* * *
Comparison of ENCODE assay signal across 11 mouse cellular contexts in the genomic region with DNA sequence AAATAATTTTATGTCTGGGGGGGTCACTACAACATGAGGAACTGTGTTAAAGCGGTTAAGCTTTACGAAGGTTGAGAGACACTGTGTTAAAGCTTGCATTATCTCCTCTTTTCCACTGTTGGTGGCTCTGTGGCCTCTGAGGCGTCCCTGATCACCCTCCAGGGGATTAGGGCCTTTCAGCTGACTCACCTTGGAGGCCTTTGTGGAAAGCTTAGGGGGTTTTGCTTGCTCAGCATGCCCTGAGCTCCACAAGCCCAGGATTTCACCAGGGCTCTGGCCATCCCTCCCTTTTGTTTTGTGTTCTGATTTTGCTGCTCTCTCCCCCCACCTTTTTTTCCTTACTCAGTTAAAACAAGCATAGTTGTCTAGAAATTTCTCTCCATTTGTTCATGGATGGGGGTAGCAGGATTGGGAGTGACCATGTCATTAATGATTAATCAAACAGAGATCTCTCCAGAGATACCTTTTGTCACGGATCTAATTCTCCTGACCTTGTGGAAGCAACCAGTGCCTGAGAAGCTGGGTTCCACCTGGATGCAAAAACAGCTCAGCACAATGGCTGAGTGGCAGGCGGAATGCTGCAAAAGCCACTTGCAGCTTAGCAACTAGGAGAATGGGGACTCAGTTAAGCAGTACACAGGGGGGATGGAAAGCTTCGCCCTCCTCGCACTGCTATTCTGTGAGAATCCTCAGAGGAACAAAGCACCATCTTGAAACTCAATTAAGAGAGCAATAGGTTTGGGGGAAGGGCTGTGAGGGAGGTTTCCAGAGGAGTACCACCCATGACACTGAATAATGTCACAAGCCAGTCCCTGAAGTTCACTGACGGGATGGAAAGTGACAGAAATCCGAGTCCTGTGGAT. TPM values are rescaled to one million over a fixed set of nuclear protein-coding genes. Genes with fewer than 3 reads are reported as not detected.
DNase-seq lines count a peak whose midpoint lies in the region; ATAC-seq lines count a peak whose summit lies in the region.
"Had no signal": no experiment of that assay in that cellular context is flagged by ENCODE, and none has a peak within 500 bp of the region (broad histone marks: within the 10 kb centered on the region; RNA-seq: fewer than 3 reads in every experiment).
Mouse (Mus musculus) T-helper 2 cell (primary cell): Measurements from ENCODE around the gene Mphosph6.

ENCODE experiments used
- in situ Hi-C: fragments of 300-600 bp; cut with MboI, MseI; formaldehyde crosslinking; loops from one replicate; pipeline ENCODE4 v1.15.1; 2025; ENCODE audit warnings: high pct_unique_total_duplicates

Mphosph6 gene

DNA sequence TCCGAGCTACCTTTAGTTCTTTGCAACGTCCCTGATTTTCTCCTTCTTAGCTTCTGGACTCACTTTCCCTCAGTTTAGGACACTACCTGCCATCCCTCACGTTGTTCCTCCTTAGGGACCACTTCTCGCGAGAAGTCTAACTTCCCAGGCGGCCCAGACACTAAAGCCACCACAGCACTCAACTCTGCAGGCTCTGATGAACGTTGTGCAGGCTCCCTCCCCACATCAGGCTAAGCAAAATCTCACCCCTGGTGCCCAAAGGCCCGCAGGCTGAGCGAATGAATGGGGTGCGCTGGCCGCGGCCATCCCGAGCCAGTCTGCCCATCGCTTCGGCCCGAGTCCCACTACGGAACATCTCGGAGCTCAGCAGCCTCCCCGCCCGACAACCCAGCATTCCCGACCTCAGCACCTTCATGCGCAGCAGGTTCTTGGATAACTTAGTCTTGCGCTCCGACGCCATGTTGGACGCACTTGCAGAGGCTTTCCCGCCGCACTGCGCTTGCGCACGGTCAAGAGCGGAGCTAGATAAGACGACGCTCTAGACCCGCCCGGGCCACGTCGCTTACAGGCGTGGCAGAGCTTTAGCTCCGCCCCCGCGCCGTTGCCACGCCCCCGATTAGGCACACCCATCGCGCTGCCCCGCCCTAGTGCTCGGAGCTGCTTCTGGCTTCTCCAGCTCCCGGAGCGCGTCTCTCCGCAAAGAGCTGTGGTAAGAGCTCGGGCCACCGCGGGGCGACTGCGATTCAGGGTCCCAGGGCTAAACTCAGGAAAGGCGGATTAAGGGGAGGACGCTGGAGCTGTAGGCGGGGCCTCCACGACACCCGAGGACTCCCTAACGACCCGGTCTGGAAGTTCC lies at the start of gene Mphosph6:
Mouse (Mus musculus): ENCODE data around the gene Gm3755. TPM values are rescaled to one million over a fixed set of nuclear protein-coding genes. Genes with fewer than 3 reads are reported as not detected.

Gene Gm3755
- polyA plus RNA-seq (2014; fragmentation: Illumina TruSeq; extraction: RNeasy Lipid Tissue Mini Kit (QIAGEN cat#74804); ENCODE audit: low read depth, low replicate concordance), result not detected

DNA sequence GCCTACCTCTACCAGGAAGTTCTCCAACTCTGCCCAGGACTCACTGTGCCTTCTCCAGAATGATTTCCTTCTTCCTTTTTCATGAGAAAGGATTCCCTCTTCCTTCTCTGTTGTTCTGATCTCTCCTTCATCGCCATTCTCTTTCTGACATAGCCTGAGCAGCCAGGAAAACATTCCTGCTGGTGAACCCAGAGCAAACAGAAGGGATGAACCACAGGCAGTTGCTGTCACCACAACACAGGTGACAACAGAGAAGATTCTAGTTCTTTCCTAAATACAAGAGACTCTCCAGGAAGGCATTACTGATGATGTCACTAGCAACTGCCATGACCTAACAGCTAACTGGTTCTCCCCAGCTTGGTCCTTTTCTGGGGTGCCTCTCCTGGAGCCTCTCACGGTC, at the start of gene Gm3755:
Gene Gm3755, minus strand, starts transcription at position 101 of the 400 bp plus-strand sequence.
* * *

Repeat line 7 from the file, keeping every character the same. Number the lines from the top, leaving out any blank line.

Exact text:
Mphosph6 gene